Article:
- oceanic spreading ridges - where new earth crust material has formed
- transform faults - these make room for material from horizontal slip (strike slip) between adjoining plates.
A dense mass of very hot ash, lava fragments, and gases ejected from a volcano and often flowing at great speed.
The geologic time period comprising about the last 1.65 million years.
A logarithmic scale of 0 to 10 representing the strength of an earthquake. Severe earthquakes have magnitudes greater than 7.
Granite-like land forms created through a build up of fine grained volcanic rock.
Sedimentary rock is formed when pre-existing material builds up (such as sand or landslide debris) and hardens (‘consolidates’). One common example of a sedimentary rock found in the Waikato Region is greywacke, which is consolidated sandstone.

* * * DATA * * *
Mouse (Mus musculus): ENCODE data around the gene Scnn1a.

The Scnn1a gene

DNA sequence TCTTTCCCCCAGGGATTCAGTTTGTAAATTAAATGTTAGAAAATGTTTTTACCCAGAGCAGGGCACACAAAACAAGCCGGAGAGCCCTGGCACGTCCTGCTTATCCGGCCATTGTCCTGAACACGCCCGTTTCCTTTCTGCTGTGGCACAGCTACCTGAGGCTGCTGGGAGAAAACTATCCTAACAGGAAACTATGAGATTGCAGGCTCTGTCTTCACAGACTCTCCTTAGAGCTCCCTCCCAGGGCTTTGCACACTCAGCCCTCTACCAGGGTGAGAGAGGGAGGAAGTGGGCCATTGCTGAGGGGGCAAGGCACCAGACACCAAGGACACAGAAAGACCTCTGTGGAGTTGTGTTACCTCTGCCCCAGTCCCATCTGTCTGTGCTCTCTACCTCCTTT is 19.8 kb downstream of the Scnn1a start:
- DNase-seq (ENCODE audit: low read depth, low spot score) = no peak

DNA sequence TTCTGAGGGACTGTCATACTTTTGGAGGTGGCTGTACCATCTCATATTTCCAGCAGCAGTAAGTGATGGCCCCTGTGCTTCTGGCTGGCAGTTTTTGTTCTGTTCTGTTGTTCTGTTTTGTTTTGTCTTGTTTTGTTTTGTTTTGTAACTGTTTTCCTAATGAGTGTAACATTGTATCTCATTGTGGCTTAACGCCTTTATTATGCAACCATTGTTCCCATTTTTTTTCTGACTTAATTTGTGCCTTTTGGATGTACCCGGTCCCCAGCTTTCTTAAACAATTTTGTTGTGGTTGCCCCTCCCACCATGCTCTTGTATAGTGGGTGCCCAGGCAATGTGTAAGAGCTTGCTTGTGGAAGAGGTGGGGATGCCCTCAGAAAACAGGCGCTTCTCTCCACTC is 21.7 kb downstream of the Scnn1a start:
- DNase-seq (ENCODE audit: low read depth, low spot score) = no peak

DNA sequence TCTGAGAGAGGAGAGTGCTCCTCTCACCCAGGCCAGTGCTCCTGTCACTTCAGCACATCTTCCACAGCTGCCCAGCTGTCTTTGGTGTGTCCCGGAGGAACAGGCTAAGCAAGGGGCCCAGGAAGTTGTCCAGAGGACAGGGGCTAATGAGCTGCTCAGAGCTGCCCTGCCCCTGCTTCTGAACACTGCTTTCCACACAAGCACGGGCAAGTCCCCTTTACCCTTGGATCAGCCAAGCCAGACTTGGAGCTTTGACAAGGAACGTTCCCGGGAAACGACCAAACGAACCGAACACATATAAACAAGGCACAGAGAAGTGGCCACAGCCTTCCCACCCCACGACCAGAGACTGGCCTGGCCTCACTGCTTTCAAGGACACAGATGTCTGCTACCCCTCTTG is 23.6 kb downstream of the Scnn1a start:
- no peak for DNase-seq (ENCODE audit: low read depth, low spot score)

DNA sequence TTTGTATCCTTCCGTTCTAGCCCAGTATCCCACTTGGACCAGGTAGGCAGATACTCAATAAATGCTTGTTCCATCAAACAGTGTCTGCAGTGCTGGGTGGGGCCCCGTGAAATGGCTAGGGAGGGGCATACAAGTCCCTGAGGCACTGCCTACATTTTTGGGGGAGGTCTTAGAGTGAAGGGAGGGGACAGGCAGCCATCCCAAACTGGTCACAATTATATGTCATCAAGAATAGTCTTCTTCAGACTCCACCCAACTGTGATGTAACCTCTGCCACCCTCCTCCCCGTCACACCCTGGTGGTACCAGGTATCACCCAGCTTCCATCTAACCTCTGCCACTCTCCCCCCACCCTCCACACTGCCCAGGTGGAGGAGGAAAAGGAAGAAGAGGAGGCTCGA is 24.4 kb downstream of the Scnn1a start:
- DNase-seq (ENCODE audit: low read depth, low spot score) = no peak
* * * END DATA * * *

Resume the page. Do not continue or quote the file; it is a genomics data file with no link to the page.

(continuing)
Geothermal area where water heated from hot rocks beneath the earth’s surface rises through cracks and other small openings in the ground.
Oscillation of the surface of an enclosed body of water owing to earthquake shaking.
A mineral crust or deposit formed from the minerals (mainly silica) in geothermal water, especially from geysers.
A plate tectonics term for the process through which an oceanic lithosphere collides with and descends beneath the earth’s continental lithosphere.
Refers to the processes in which rock is broken down, affecting structures over regional sections of the lithosphere. Also used as a term to identify where there has been a structural trigger for an earthquake or tsunami.
Refers to rock-deforming processes and resulting structures that occur over regional sections of the lithosphere. Also relates a particular phenomenon to a structural concept, such as the trigger for an earthquake or a tsunami.